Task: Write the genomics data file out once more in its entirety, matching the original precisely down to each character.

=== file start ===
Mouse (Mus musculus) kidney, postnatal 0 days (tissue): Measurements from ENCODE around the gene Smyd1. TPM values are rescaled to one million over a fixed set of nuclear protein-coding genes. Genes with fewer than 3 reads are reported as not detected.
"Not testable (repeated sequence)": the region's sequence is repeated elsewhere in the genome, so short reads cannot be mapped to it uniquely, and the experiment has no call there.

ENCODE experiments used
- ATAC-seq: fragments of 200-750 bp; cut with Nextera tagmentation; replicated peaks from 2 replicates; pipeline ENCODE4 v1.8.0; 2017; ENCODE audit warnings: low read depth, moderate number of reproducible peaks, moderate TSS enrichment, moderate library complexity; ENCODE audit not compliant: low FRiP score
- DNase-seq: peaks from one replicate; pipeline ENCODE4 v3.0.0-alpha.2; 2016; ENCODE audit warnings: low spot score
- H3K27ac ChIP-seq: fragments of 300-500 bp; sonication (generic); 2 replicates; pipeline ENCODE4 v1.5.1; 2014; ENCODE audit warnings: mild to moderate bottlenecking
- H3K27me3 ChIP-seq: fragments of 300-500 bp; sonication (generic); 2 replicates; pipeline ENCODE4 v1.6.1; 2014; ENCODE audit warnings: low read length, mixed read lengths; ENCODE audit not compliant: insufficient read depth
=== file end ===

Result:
Mouse (Mus musculus) kidney, postnatal 0 days (tissue): Measurements from ENCODE around the gene Smyd1. TPM values are rescaled to one million over a fixed set of nuclear protein-coding genes. Genes with fewer than 3 reads are reported as not detected.
"Not testable (repeated sequence)": the region's sequence is repeated elsewhere in the genome, so short reads cannot be mapped to it uniquely, and the experiment has no call there.

ENCODE experiments used
- ATAC-seq: fragments of 200-750 bp; cut with Nextera tagmentation; replicated peaks from 2 replicates; pipeline ENCODE4 v1.8.0; 2017; ENCODE audit warnings: low read depth, moderate number of reproducible peaks, moderate TSS enrichment, moderate library complexity; ENCODE audit not compliant: low FRiP score
- DNase-seq: peaks from one replicate; pipeline ENCODE4 v3.0.0-alpha.2; 2016; ENCODE audit warnings: low spot score
- H3K27ac ChIP-seq: fragments of 300-500 bp; sonication (generic); 2 replicates; pipeline ENCODE4 v1.5.1; 2014; ENCODE audit warnings: mild to moderate bottlenecking
- H3K27me3 ChIP-seq: fragments of 300-500 bp; sonication (generic); 2 replicates; pipeline ENCODE4 v1.6.1; 2014; ENCODE audit warnings: low read length, mixed read lengths; ENCODE audit not compliant: insufficient read depth